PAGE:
William and Mary, coming off an overtime loss on Tuesday to American, took the court last night expecting more tension, a close ECAC South matchup with George Mason, which is almost always tough at home. Not this time.
The Indians shot 60 percent, played consistently aggressive defense and routed Mason, 88-68, before 2,700 in GMU Gymnasium. William and Mary is 11-7 overall, 4-2 in the section; George Mason 9-10, 1-5.
Freshman guard Keith Cieplicki led the Indians with 24 points. He was supported by former St. John's standout Billy Barnes (21 points) and forward Mike Strayhorn (16 points).
George Mason senior center Andre Gaddy scored 21 points, but got little help from the rest of the Patriots. The home team shot 44 percent. Freshman swing man Carlos Yates, its leading scorer, made three of 14 from the field. Andy Bolden, the second leading scorer, had most of his 12 points after the Indians had built a big lead.
"I honestly didn't expect this," said William and Mary Coach Bruce Parkhill. "I'm elated with the way we played, especially after that very, very emotional loss to American. But I really was expecting a barn burner."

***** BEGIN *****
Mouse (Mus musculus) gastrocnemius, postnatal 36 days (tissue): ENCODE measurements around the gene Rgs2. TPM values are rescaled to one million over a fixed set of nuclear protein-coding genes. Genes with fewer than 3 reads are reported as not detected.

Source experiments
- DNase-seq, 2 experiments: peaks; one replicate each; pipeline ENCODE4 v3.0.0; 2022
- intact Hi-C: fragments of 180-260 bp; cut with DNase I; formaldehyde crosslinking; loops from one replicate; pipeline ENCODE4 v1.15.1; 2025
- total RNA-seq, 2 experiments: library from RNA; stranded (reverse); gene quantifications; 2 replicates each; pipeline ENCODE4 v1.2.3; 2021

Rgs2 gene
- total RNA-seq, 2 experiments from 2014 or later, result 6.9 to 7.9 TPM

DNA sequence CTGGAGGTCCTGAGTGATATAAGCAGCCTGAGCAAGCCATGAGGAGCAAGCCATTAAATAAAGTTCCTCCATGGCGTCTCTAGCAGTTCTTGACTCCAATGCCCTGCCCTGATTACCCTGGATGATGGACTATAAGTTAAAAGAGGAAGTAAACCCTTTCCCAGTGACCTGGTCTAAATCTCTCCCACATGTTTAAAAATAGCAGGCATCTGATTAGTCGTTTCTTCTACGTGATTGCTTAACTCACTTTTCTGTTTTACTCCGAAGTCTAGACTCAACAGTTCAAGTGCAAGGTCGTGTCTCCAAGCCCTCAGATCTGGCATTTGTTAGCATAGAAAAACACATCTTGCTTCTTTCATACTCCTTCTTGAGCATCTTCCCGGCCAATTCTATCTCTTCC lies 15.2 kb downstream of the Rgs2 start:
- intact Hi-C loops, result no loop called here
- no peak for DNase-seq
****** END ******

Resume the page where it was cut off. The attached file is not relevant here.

The Patriots, who had won seven of nine at home, trailed only 22-20 with six minutes to play in the first half after guard John Niehoff (12 points) sank a long set shot.
The William and Mary defense took over thereafter and forced three quick turnovers. The Indians got two jumpers from Cieplicki and took a 34-26 halftime lead.
Cieplicki, an agile 6 feet 4, from Burlington, Vt., made a lean-in jumper to give the Indians a 40-29 lead. That increased to 51-35 eight minutes into the second half, when Barnes made a driving hook and subsequent free throw.
After falling behind by 17 points, the Patriots pulled within 62-49 as guard Mike Yohe scored a three-point play with 7:30 remaining. But turnovers and poor shooting by GMU allowed the Indians to fast-break their way to a 68-51 margin. Mason could not recover.
"I thought I had a really bad game," Yates said. "We allowed the tempo to go their way early and we had to play their game of slowing the ball down and shooting free throws. Our offensive game is usually a faster pace. We seemed to lose our composure."